Updated: 2018, Apr 19

Drinking Too Much Water Cause Water Retention: Myth OR Fact?

Drinking too much water

Many people wonder if drinking too much water can cause fluid retention. Although it seems counterintuitive, water retention is often caused by drinking too little water. When the body feels dehydrated, it starts to conserve fluid. This leads to water retention. Until more water is consumed, fluid retention problems will continue. Before new fluid is absorbed, the old fluid has to be eliminated. When someone is dehydrated, this process cannot occur.

Water retention occurs among people with various medical conditions. In the normal human body, water and nutrients are transported to the tissue through veins. In individuals with varicose veins, the cardiovascular system stops working correctly and this does not occur. Individuals with issues in their lymphatic system often have the same problem. The lymphatic system removes toxins and waste and deposits it in the capillaries. Once this occurs, the waste is transported to the kidneys where it is removed and sent out of the body. If the kidneys, heart or cardiovascular system are not working correctly, water retention will occur.

Individuals who do not suffer from any medical conditions may still develop water retention. In most cases, this is linked to consuming too little water or the menstrual cycle. If someone has suffered from water retention frequently over the past few months, they should always talk to their doctor to figure out the issue.

How Can Someone Find Out If They Are Retaining Excess Water?

Swollen parts of the skin

The easiest way to find out if someone is retaining excess water is to test the skin. Look for any swollen parts of the skin. At this spot, press a finger down for fifteen seconds and remove it. If a fingerprint remains, it is a sign of water retention.

There are also other symptoms of water retention. The affected tissue may feel painful. In addition, the extra stress on the joints may cause joint pain. Some individuals may notice increased swelling or inflammation. For patients with ongoing water retention, the body weight will change drastically. As the water retention becomes worse, the extra water will cause a rise in body weight. Once the added water leaves the body, the weight will drop. Anyone who experiences these symptoms can seek help from their doctor for the best ways to reduce water retention. In minor cases, drinking more water, diuretics or exercise may be advised. Changing diets can also help remove the symptoms of water retention.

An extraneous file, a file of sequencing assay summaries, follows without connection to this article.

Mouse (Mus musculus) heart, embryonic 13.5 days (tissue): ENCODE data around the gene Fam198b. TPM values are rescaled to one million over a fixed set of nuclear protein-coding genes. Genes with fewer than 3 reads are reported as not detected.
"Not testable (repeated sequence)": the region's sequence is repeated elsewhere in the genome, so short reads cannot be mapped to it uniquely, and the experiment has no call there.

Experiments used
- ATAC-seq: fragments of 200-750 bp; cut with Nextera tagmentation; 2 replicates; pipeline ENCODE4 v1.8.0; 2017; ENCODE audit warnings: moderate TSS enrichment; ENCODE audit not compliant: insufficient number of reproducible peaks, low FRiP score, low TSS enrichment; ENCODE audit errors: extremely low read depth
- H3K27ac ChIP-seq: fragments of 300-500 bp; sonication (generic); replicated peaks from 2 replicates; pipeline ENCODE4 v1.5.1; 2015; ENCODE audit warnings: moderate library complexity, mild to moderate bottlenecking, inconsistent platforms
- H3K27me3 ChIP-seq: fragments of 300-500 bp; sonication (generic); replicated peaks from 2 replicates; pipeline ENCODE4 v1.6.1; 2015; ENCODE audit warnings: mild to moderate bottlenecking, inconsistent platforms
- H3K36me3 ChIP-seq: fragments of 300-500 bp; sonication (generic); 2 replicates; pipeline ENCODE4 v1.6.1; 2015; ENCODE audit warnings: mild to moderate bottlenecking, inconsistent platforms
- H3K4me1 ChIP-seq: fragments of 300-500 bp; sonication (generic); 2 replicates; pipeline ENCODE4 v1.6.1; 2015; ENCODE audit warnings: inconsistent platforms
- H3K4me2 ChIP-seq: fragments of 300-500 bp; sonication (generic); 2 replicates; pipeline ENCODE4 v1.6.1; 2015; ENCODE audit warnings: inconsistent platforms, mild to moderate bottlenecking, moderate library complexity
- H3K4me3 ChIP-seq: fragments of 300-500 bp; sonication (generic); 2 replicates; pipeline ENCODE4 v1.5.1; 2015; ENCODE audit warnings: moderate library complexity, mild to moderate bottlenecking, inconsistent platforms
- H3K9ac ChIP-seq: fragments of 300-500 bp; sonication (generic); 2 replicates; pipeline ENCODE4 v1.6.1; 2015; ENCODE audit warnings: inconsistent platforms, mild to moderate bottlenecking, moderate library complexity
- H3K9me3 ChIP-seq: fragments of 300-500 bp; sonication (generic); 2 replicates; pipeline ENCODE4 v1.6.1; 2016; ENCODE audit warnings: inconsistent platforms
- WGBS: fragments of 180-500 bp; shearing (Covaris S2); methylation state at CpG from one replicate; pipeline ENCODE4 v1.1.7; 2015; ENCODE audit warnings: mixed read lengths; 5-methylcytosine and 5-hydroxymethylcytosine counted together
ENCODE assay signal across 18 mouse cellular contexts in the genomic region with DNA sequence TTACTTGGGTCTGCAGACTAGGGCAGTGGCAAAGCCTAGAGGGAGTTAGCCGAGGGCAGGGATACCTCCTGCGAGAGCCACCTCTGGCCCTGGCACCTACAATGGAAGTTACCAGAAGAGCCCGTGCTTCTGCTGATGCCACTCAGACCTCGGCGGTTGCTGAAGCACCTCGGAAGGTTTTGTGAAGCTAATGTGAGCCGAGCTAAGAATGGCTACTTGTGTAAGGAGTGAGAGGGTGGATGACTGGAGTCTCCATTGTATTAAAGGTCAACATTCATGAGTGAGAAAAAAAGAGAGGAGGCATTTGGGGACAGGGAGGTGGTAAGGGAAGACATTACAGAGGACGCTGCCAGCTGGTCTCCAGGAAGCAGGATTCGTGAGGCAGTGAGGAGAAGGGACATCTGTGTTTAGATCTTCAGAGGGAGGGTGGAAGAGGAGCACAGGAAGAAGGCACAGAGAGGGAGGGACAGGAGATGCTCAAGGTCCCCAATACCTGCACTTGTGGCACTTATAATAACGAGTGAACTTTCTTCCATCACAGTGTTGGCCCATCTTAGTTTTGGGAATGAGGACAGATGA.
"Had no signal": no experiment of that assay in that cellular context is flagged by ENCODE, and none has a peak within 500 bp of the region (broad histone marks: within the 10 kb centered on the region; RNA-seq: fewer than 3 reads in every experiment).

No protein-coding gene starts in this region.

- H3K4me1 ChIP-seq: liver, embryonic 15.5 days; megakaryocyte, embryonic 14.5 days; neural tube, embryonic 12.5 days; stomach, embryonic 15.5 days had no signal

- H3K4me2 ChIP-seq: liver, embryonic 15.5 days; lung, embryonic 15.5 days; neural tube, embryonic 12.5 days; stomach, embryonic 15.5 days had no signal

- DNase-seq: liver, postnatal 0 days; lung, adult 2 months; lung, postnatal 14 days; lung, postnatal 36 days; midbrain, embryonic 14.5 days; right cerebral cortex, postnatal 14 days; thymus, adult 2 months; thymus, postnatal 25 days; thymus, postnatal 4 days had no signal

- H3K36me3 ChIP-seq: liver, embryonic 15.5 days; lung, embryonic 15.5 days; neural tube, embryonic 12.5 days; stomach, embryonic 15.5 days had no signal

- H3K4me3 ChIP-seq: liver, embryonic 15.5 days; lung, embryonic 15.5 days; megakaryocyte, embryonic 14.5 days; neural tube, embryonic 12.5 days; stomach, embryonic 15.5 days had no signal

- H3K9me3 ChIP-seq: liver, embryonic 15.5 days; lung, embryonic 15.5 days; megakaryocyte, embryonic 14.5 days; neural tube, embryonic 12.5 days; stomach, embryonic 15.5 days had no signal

How Many Glasses A Day Should Someone Drink?

Glasses of Water

A long time ago, doctors said that people should try to consume eight glasses of water a day. For the average person, this may actually be too much. The foods people eat often contain significant amounts of water. Vegetables and fruit have high percentages of water. Since the diet naturally contains additional water, it is not always necessary to drink a full eight glasses of water every day. The amount of water necessary varies from person to person. In some cases, even more water should be consumed on a daily basis. Recently, the Institute of Medicine set the adequate intake levels for individuals in a temperate climate. According to this estimate, women should consume nine cups of beverages and men should consume 13 cups. This figure includes all of the beverages, foods and soups eaten in a day.

Someone who is suffering from water retention should increase their daily consumption of water. Although water needs vary according to climate, gender, health and activity level, individuals with water retention must have more water if they want to release excess fluids. Until more water is absorbed, the excess fluid will be retained by the body.

Author

Melissa Feldman

Melissa Feldman is an independent research writer living in Toronto, Canada. She has professional experience as a researcher, and educa

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